Often when slipping a punch, a fighter will roll his shoulder up and forward while tucking his chin to his chest. When a fighter rolls his shoulder, it usually shifts his weight into good position to punch in return. It also allows him to catch the punch on his meaty shoulder or upper arm, rather than his chin or nose.
The best defensive fighters make an entire science out of the shoulder roll. Defensive geniuses like Floyd Mayweather and Pernell Whitaker used slight slips, shoulder rolls, and bobbing and weaving to escape from violent exchanges nearly untouched.
Sometimes instead of avoiding a punch by slipping or rolling, a fighter will cover up behind his arms and gloves. A traditional high-guard defense involves a fighter keeping his arms up in front of his face and torso, providing a shield against punches.
A fighter behind his guard often employs a "catch-and-return" technique of absorbing his opponent's punches on his arms and then firing back with his own.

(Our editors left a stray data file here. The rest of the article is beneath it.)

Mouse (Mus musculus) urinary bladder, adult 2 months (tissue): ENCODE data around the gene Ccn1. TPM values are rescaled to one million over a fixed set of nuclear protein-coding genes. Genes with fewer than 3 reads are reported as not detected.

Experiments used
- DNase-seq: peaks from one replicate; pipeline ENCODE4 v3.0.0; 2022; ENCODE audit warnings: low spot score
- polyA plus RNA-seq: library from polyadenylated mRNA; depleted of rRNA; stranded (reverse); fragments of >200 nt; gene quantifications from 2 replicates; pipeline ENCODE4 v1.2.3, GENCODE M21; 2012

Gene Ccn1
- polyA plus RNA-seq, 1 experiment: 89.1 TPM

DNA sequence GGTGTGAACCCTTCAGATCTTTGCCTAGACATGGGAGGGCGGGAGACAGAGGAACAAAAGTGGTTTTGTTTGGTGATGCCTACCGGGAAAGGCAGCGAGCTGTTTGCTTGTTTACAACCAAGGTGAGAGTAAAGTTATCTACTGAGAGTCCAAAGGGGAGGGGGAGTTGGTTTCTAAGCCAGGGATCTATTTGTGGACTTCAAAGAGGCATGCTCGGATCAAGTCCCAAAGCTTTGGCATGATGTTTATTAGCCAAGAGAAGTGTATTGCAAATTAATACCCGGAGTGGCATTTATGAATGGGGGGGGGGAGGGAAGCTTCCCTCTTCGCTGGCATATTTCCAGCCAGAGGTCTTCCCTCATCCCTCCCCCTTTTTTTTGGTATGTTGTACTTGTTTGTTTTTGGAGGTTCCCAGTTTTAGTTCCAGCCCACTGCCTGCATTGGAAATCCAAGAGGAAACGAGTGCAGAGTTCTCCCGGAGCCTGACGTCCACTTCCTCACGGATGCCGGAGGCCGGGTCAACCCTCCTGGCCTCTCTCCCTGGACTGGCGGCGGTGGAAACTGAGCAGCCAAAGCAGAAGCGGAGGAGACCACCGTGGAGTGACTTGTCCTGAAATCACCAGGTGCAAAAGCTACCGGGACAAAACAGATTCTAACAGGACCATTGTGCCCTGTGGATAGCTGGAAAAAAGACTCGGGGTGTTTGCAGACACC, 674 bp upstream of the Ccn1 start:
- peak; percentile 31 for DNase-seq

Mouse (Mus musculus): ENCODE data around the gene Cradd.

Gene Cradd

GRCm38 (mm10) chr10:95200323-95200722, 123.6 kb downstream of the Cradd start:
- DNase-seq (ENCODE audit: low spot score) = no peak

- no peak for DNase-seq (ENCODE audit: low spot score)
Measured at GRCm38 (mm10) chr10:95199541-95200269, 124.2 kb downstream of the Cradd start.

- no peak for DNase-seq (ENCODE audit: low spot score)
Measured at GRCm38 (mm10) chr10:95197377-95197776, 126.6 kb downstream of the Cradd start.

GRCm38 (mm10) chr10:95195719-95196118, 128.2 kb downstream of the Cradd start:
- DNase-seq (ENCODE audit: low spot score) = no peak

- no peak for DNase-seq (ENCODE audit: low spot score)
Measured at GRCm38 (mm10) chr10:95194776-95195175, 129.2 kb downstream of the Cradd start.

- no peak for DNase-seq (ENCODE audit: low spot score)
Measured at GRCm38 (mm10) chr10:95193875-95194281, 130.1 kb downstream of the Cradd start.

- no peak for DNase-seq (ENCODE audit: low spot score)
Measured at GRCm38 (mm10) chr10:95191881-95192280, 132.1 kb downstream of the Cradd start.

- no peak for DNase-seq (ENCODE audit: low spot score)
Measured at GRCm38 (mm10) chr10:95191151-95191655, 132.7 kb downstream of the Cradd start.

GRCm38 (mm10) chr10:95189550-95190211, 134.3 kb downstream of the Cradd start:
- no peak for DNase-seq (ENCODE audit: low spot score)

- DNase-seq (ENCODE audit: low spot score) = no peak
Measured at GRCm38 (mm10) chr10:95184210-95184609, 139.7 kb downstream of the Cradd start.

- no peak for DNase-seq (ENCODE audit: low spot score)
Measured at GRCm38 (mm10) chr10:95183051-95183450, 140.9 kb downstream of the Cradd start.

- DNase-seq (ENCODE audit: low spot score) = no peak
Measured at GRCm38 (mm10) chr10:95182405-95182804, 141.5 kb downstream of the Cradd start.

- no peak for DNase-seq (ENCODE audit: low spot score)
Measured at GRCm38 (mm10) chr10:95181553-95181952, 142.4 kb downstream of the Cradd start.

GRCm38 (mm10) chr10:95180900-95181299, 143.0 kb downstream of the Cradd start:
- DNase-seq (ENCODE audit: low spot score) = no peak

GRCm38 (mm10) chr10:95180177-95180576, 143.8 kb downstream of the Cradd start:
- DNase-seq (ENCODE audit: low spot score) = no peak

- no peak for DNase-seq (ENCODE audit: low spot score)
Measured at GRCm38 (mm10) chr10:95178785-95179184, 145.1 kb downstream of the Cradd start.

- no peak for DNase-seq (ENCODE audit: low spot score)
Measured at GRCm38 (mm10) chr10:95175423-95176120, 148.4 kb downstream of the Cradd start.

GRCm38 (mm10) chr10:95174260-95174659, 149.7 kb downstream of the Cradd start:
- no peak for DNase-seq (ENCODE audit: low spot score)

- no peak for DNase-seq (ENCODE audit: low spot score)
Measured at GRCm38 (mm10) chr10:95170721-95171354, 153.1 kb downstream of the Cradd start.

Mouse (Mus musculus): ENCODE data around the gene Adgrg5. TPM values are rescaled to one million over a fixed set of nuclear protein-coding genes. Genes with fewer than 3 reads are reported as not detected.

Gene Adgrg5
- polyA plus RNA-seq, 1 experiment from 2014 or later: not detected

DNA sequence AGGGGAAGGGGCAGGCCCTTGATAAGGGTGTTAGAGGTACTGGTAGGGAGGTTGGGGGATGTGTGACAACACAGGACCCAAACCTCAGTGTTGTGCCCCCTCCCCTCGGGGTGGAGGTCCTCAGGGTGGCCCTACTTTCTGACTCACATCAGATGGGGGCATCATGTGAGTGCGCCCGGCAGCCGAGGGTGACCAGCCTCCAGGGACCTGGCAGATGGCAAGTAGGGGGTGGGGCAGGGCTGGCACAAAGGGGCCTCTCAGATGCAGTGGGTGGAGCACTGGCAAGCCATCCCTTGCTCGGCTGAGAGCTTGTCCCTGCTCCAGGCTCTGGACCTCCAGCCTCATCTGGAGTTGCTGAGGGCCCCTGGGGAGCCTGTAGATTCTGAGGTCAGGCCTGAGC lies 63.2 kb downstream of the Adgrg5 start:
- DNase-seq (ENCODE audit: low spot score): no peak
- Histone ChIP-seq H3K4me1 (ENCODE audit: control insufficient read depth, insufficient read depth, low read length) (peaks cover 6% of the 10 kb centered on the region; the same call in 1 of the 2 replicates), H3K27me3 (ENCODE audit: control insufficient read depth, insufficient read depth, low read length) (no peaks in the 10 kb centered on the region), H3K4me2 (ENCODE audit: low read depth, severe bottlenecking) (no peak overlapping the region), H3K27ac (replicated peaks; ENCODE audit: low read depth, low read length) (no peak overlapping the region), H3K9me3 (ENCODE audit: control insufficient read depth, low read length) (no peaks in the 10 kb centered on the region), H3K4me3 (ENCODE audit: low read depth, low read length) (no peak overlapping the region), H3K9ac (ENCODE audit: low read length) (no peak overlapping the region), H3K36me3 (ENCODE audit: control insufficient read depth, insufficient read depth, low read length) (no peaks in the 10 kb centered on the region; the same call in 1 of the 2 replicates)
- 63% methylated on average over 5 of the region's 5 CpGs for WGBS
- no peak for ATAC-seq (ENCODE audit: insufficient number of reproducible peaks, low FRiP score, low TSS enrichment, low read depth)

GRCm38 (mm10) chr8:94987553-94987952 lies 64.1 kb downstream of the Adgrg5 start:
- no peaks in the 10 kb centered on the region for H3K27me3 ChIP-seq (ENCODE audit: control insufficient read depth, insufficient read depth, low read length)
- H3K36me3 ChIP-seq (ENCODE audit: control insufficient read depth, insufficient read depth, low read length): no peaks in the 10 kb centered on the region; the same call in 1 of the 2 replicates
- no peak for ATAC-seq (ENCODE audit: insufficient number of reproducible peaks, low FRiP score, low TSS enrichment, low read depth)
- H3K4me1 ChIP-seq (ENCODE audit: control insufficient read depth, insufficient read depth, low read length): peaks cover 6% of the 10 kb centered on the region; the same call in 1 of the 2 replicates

In large part, counterpunching is what most immediately distinguishes practitioners of the Sweet Science from two Toughman contestants hammering away at each other. When you unload your punches on your opponent with unrestrained aggression, you're a brawler. It can be a successful strategy, but it's still brawling.
But when you stand in front of your opponent's aggression, avoid it and then punish him for it, you're boxing.
A counterpuncher will use slips or shoulder rolls to avoid getting hit and then land quickly on his opponent while there's still an opening. Just when his opponent thinks he's about to land a big punch, the counterpuncher rattles his brain.
There have been plenty of great fighters in boxing history who have dominated fights by coming forward and absorbing punishment before unloading their own heavy artillery. And most of the best fighters in history have been able to go on the offensive when necessary.